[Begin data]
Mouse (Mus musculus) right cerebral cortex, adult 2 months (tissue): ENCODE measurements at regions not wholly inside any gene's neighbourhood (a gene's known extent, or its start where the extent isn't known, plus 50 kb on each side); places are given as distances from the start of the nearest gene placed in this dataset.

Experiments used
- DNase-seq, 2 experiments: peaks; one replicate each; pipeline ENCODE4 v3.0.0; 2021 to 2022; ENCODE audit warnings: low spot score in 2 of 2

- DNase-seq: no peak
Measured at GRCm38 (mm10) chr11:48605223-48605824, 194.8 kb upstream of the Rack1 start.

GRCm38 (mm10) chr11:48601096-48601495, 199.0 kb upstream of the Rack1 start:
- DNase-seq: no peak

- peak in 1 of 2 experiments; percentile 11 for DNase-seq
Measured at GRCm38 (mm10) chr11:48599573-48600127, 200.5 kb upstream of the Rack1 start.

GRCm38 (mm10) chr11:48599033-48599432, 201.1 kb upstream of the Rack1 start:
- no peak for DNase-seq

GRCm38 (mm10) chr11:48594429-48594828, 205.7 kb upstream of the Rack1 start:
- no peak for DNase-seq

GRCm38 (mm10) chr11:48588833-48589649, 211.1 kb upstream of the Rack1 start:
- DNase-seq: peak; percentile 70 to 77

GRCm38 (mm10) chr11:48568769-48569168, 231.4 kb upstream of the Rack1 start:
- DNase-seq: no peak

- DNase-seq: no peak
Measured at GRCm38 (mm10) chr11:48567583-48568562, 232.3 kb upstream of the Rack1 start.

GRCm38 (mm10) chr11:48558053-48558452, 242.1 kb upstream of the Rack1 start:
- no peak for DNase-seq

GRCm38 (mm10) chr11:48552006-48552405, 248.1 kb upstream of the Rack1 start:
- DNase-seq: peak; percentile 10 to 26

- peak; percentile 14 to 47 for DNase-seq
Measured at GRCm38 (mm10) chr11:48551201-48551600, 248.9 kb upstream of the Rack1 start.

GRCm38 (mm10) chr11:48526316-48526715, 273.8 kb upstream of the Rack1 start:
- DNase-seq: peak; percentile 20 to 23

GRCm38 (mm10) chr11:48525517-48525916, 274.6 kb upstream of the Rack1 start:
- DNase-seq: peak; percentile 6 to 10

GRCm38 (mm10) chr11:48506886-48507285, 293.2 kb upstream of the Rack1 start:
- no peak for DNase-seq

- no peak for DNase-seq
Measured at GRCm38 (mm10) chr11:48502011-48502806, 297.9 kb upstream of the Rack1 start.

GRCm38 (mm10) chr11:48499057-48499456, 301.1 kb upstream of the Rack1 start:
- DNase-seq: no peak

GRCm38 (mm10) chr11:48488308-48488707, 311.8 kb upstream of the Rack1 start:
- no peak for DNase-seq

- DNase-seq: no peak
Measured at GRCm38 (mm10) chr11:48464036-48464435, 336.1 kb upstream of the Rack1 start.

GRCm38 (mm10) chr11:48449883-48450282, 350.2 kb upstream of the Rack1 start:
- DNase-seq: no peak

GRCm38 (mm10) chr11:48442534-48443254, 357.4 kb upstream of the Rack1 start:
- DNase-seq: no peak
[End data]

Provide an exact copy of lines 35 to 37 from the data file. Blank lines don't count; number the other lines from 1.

- DNase-seq: no peak

GRCm38 (mm10) chr11:48488308-48488707, 311.8 kb upstream of the Rack1 start:
- no peak for DNase-seq